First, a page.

Five questions with Georgia’s Katie Abrahamson-Henderson

Credit: Tony Walsh/UGAAA

Credit: Tony Walsh/UGAAA

ATHENS — On Friday morning, Katie Abrahamson-Henderson landed at Athens Ben-Epps Airport to set the process of becoming the third head coach in Georgia women’s basketball history into motion. She stepped foot back in the Classic City, a place that molded her career as player and coach, for the first time in 30 years.

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A player from 1985 to 1987 under legendary Lady Bulldogs coach Andy Landers, Abrahamson-Henderson noticed a few different things about Athens. The town is more “hip,” as Abrahamson-Henderson put it, with much more growth than from three-plus decades ago. She took a tour around campus and reminisced about her old digs, the Oglethorpe dorms. She saw new buildings around it, and her beloved swimming pool near the dorm rooms didn’t exist any longer.

A return to a place she held so much value in meant a new beginning. She’s back as the Lady Bulldogs’ leader.

“I believe in winning,” Abrahamson-Henderson said on the Stegeman Coliseum floor in front of a crowd of a few hundred people. “The No. 1 reason I coach is to empower women, period.”

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Here are five questions with Georgia’s new head coach:

Q: What will be your main priority with current players on the roster and convincing them to stay on board?

Note: Georgia has had two players enter the transfer portal, freshman Reigan Richardson and sophomore Sarah Ashlee Barker (committed to Alabama). The Lady Bulldogs also have seen five-star Janiah Barker and 2023 guard Diana Collins decommit from the program.

A: I want them to know we’re going to be there for them and become their No. 1 fans. I don’t want it to be that you just played for me or my coaches. You can’t win unless it is about the team. All of us have to be together. That’s what we try to get together.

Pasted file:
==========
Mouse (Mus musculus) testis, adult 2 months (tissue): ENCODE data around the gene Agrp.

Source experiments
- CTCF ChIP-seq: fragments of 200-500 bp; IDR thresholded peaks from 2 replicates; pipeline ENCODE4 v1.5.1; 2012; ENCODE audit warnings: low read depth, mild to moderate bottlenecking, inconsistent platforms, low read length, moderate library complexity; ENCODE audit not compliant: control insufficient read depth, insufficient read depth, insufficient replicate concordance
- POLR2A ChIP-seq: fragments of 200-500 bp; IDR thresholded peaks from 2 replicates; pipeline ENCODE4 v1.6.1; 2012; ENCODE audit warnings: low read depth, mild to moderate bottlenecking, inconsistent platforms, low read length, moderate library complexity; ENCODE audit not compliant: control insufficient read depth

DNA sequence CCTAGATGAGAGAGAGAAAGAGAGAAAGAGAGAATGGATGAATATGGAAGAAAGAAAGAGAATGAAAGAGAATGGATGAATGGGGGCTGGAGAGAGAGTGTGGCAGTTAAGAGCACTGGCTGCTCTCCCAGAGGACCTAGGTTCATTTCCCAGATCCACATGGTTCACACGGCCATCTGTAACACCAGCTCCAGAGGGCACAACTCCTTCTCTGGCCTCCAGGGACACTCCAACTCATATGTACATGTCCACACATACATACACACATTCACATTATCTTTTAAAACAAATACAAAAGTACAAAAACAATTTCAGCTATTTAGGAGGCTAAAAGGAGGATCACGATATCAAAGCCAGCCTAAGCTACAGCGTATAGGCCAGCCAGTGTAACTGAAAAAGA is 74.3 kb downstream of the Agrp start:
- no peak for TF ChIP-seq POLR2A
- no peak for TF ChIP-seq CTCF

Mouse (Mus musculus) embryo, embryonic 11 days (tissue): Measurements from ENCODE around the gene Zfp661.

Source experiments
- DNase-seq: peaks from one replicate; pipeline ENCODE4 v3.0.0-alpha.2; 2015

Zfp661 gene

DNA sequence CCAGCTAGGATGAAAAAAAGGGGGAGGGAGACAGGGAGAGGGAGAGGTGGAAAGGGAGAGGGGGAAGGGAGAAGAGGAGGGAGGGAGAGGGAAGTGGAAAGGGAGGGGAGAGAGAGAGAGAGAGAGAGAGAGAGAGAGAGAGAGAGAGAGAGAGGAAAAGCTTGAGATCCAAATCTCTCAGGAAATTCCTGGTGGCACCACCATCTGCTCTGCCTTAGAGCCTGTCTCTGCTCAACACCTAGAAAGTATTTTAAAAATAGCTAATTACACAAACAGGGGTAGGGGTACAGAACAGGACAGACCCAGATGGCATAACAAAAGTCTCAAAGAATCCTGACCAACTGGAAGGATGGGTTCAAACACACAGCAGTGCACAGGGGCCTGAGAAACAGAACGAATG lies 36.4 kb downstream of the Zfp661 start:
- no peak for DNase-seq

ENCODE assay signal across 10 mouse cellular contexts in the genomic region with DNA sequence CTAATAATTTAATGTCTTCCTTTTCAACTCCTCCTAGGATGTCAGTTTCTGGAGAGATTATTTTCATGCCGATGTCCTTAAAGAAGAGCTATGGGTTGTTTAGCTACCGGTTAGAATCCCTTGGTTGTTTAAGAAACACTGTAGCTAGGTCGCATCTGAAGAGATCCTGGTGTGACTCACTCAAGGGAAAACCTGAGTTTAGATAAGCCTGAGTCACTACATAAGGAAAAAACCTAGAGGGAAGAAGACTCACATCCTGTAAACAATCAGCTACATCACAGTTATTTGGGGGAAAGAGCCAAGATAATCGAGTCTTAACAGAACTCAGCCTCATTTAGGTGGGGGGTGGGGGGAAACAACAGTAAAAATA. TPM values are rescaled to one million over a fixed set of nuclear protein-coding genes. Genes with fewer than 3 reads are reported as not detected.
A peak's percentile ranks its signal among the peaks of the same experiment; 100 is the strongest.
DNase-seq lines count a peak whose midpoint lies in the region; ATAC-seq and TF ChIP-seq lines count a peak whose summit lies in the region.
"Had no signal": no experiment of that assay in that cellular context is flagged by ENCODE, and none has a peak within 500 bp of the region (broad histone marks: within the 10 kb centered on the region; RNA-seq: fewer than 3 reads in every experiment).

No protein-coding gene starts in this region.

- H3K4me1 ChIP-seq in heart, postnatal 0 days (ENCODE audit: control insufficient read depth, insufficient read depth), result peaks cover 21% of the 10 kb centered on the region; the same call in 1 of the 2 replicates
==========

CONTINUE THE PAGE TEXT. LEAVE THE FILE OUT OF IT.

We had a Zoom call, and that was my first time seeing them face-to-face. I knew they were going through it a little bit. We brought in the (assistant) coaches last night, and they loosened up and got to know our personalities. I wanted them to know me, and I saw them more relaxed when speaking up there.

Q: Georgia has centered itself around being a culture-first program for quite some time. How do you continue that while putting your own stamp on the program?

A: It’s about continuing to be me. My staff will continue to be them. It’s always going to be a family atmosphere. It’s a cliché, and a lot of people say that, but if you look at my staff and how long we’ve been together, we’re a family. My husband (Michael) is stuck with me. After talking with people, you see that the UGA family is big. There’s a Georgia pride, and you feel it. My history as a player will bring the extended family here. You’re going to see how that evolves.

Q: How does the continuity within your coaching staff help in recruiting, and what will be the priority?

A: We’re still in the process of what we’re doing and who I’m going to hire, but it’s always going to be about “we” and not about me.

I’ve just been very blessed to have coaches that played for me, that enjoyed playing for me, that wanted to get into coaching, and I’ve been blessed to have the ability to hire some people that have been with me, I mean, for 12 years, 15 years.

I think the continuity for all my teams that I’ve coached, that was really big because these coaches, they really know me. They know my philosophy. They know everything about me. That’s super big. The continuity and the consistency, I think, is really, really big.

Q: You’re a former Georgia player but left the program to play for C. Vivian Stringer at Iowa. Why did you leave Georgia, and what are your thoughts on the current age of the transfer portal?

A: Back then, obviously, I was 18, 19 years old. At the time I was a decent basketball player, and I was recruited. I love coach Landers. I came down here, and I was just homesick. That was a lot.

I got to go home and play for C. Vivian Stringer. Did I know I was going to be a coach? Absolutely not. That’s not what I wanted to do. I just wanted to empower women.

Looking back on my career, my basketball career and my coaching career, I’ve been very blessed to play for two Hall of Fame coaches, work for several different Hall of Fame coaches. So I think that was God’s plan for me to just be able to learn a lot from some really, really good coaches.

Q: What excites you most about being back at Georgia?

A: Being back here where I started my college career, it’s a dream. To be able to come back and lead this historic program is very exhilarating to me. My staff and I have rebuilt two programs (at Albany and Central Florida). Taking them to the bottom, all the way from the bottom all the way to the top, winning conference championships and going to the NCAA Tournament every single year. That’s a huge accomplishment for me and my staff.

Georgia women’s basketball, on the other hand, is a winning program already. It’s a winning program already. I can only imagine where we could go from here.